Windows Defender, Edge Update: Slow PCs, Errors

John Lister's picture

Current news floating around the Internet suggests that Windows 10 has developed a couple of bugs likely linked to recent updates, namely: slowed performance and confusing security scan messages. The good news is both problems can be solved to some extent.

One problem is with update KB4559309, which replaces the original version of Microsoft's Edge browser with a new version based on the same code behind Google Chrome.

Details are still hazy, but some users have reported general slowdowns after the update regardless of whether they use Edge. This can affect apps, games and web pages.

The usual solution for a problem likely linked to a specific update is to uninstall the most recent update, either through the Control Panel, or in more serious cases, via the Advanced Startup boot menu. Unfortunately it doesn't appear this particular update can be removed this way.

System Restore an Option

Instead, the best option seems to be the Windows System Restore option which effectively acts like a time machine and puts the computer back to the way it was at a specific point. This is accessible by searching for "recovery" in the Control Panel.

The downside is that if you haven't recently manually requested a system restore point, the most recent automatically created point will usually be the last time you added a new app or driver.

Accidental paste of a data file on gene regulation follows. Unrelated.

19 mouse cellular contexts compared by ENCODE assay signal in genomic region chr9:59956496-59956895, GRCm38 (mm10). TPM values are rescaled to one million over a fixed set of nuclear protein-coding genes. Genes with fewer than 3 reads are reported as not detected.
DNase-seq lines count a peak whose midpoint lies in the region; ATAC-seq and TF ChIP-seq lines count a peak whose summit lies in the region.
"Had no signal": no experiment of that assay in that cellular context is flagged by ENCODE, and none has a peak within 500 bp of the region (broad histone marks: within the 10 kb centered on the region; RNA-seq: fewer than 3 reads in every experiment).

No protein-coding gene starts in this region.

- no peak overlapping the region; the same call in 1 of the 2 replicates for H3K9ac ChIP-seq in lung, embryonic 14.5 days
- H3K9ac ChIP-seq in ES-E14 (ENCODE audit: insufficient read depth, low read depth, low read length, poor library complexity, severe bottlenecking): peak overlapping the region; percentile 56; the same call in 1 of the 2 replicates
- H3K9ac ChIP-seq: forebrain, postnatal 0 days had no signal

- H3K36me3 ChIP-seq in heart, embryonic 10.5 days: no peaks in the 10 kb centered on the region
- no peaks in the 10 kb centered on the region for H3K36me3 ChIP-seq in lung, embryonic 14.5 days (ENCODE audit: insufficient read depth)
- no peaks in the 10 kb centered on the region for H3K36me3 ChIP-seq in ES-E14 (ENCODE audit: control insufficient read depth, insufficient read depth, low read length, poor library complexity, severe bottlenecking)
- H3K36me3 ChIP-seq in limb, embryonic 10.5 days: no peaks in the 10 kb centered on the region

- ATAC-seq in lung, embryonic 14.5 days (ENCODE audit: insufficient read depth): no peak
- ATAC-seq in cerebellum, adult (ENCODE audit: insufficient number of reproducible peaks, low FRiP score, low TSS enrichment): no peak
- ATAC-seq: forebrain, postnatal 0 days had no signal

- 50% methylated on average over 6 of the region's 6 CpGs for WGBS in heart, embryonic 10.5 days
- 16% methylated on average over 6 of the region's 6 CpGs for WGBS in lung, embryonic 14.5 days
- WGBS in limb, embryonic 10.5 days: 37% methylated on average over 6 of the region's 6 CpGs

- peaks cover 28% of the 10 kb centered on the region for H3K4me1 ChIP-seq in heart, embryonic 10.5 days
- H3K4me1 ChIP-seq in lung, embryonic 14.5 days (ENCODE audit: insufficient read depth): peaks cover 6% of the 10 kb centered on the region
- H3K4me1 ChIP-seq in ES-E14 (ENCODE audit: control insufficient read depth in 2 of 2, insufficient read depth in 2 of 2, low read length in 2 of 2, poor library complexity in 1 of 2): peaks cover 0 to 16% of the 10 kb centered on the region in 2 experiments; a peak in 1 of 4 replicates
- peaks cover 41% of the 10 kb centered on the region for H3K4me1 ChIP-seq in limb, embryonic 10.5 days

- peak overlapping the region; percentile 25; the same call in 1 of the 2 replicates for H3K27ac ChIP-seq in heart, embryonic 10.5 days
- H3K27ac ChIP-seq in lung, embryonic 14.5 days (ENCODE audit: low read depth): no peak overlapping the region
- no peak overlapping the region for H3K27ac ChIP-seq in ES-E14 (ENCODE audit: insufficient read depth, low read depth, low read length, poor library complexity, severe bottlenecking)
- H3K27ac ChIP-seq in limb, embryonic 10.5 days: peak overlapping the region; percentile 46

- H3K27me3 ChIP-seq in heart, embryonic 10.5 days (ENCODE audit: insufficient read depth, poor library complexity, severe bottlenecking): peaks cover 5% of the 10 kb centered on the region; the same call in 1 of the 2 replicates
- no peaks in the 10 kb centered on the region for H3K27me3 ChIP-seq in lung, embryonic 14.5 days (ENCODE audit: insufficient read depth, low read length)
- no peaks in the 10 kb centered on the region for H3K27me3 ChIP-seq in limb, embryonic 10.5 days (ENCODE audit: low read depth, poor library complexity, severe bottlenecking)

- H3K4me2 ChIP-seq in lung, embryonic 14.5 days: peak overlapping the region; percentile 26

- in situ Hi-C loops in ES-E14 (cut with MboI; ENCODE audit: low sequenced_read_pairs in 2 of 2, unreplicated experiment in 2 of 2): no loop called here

Manually Downloading the Update May Sidestep Issue

As the update rolls out gradually, some users may not have had the KB4559309 update yet.

One way to avoid it is to manually download the Edge update from Microsoft's site at It appears that this will stop computers trying to automatically install the problematic Windows 10 update. (Source:

Windows Defender Borked

Meanwhile, other users have reported Windows Defender attempts to remove suspicious applications, but then flags them again on future scans even though they are no longer there. This creates a loop of persistent warnings. (Source:

The bug appears to be that Windows Defender appears to be mistakenly "spotting" applications in its own history files. In theory, this should be a simple fix for Microsoft in a future update.

One solution appears to be to go into the Virus & Threat Protections section of the Windows 10 Settings Menu, choose the Manage Settings option and add an exclusion folder. When prompted to select a folder, go through to C:\Program Data\Microsoft\Windows Defender\Scans\History and add this as the exclusion.

What's Your Opinion?

Have you experienced either of these problems? Should Microsoft leave Edge to update and replace itself rather than using Windows Update to send out the new version? Do you actively create system restore points or leave it to automated settings?

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c'est ma's picture

Windows caused the d*mn problem, why isn't it up to them to fix it? I am SO SO SO SO SO sick of all the lost time, fear & angst these G*ddam "updates" wreak on the hapless user.

The last straw for me was the announcement, at the height of the original Covid-19 disruption, when people were working from home (if they were lucky), on leave, etc., and MS graciously announced it would limit its latest update due to the fact that so many customers no longer had access to their company's tech departments. Hey, MS, what about all us home users with no tech support whatsoever?!